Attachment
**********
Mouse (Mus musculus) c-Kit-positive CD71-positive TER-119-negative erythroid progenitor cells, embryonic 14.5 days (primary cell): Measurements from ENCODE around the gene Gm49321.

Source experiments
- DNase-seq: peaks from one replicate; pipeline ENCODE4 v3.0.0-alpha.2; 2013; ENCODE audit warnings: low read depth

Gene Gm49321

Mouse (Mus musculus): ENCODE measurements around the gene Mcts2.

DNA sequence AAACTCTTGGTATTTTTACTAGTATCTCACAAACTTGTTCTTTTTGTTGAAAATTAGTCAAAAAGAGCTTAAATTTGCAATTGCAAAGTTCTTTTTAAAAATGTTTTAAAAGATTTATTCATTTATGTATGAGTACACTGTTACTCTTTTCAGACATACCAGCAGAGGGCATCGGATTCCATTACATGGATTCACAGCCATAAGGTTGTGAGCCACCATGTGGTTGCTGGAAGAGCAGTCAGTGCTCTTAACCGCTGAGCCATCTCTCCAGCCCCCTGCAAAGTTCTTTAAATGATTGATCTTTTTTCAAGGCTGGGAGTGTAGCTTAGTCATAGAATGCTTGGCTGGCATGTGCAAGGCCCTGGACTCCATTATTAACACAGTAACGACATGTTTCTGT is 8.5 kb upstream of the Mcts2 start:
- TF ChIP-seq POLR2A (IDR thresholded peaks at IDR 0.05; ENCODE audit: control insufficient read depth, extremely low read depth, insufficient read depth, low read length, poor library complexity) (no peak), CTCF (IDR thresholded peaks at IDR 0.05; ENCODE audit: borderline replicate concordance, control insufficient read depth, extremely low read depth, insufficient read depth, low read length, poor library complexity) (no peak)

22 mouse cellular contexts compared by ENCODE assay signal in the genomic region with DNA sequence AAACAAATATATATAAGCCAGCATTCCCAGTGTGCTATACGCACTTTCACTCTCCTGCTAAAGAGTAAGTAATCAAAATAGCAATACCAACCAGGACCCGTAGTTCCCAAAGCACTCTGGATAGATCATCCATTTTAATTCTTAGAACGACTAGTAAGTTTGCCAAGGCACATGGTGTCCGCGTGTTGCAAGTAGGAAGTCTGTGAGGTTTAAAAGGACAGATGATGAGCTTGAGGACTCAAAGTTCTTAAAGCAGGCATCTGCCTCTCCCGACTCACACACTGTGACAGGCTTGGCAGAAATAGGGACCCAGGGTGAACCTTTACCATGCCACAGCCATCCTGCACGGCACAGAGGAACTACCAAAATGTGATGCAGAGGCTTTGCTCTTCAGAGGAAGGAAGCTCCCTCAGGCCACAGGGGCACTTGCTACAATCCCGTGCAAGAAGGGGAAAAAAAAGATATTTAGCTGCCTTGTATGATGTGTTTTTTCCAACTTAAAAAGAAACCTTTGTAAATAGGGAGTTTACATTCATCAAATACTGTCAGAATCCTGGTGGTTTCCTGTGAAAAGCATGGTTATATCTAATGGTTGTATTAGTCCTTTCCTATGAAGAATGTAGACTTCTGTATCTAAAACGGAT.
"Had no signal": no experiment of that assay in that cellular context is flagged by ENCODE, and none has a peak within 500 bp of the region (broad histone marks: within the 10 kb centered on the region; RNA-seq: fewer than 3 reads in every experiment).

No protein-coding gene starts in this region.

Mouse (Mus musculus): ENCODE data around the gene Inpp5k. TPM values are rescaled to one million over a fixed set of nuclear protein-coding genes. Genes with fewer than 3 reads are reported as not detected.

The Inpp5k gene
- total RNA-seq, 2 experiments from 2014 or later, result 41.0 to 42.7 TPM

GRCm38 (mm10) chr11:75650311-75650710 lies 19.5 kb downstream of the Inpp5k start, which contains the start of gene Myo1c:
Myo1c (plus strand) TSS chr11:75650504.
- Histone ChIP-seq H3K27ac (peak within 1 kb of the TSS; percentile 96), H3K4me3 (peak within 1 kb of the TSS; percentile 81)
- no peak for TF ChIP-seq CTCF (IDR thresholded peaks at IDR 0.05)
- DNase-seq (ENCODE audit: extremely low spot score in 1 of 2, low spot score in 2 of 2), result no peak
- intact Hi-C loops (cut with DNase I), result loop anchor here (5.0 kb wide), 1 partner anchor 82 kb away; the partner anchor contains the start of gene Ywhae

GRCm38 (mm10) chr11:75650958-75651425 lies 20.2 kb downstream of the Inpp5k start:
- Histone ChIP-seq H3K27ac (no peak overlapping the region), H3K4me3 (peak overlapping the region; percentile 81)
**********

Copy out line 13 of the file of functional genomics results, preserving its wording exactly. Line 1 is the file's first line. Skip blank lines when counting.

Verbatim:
- total RNA-seq, 2 experiments from 2014 or later, result 41.0 to 42.7 TPM